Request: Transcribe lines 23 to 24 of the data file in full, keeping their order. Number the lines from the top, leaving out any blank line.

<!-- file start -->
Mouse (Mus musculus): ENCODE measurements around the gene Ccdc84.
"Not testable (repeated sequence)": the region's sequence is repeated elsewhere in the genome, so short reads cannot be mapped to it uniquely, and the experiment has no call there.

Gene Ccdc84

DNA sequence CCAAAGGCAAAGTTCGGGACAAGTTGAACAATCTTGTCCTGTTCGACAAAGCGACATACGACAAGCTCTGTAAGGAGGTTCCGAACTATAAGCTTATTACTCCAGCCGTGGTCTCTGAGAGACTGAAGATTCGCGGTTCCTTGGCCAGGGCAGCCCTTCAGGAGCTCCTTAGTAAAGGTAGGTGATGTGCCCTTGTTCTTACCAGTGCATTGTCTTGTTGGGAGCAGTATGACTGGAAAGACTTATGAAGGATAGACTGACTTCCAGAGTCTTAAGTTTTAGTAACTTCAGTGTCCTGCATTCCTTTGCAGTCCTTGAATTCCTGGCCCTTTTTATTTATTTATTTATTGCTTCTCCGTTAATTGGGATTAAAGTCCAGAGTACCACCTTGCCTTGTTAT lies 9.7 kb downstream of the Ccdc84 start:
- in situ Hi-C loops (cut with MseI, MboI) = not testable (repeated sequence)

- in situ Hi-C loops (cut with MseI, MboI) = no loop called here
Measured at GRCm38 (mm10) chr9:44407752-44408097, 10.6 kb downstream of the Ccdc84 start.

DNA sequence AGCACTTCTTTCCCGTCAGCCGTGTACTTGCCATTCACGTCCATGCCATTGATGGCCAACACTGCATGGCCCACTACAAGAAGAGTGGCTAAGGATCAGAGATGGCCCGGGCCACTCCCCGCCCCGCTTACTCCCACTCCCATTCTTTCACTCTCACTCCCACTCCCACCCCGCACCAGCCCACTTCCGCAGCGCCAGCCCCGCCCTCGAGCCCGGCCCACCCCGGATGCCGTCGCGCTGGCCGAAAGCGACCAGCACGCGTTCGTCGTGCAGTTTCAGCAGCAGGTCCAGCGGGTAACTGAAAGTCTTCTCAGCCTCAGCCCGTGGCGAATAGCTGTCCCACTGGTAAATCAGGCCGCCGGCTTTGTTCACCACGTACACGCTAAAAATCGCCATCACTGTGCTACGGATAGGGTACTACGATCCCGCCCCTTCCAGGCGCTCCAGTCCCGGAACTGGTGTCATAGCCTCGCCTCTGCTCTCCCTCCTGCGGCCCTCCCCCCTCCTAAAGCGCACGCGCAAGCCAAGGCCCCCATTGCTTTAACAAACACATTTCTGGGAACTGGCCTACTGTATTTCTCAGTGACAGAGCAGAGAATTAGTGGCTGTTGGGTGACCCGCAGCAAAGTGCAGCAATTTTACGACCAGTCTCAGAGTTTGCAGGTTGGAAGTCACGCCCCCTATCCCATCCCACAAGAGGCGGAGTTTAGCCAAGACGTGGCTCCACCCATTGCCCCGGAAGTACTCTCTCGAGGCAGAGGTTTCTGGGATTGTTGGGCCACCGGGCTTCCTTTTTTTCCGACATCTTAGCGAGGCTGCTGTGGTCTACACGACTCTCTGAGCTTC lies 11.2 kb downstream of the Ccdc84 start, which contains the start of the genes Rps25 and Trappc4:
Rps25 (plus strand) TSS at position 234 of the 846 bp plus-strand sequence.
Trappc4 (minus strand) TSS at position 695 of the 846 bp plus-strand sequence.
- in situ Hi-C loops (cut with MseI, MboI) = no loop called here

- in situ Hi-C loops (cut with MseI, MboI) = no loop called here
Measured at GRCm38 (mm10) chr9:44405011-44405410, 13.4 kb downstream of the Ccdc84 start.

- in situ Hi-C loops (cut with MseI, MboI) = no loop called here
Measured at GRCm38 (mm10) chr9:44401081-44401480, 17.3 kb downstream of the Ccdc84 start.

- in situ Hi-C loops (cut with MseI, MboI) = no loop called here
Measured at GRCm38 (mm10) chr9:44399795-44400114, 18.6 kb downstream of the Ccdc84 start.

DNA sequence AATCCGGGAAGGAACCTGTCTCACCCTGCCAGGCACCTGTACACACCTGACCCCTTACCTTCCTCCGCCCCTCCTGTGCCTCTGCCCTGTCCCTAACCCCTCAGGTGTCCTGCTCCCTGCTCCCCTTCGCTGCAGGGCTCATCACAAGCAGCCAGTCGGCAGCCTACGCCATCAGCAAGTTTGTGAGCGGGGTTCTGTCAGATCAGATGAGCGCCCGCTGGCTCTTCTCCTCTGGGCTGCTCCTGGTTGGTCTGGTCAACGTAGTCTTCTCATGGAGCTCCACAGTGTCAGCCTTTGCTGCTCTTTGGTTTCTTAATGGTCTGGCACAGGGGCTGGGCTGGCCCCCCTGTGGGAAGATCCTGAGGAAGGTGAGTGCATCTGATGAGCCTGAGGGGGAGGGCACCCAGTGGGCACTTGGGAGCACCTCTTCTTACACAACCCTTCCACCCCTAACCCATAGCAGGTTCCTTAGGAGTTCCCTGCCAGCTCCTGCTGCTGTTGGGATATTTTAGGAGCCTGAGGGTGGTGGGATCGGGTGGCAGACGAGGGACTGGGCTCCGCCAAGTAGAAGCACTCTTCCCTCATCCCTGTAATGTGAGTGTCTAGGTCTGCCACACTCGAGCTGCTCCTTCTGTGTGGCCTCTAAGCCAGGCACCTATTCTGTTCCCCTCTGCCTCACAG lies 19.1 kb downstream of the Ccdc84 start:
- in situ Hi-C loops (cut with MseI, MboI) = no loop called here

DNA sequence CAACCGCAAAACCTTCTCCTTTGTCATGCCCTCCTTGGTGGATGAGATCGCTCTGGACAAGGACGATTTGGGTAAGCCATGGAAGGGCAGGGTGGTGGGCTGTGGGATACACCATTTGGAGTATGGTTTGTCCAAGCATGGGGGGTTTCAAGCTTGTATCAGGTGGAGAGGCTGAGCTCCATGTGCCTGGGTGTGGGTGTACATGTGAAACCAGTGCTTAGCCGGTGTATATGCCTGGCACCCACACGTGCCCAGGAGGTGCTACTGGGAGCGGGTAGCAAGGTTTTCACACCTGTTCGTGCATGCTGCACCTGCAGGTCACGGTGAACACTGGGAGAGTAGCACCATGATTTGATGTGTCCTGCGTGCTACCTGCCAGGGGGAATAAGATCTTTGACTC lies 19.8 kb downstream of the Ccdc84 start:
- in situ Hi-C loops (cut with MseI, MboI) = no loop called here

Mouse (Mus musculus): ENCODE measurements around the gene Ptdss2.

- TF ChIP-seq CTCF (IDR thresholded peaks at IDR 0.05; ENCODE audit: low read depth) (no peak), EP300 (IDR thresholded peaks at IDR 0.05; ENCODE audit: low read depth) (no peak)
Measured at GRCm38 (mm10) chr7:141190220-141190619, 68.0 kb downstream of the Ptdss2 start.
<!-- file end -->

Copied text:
- TF ChIP-seq CTCF (IDR thresholded peaks at IDR 0.05; ENCODE audit: low read depth) (no peak), EP300 (IDR thresholded peaks at IDR 0.05; ENCODE audit: low read depth) (no peak)
Measured at GRCm38 (mm10) chr7:141190220-141190619, 68.0 kb downstream of the Ptdss2 start.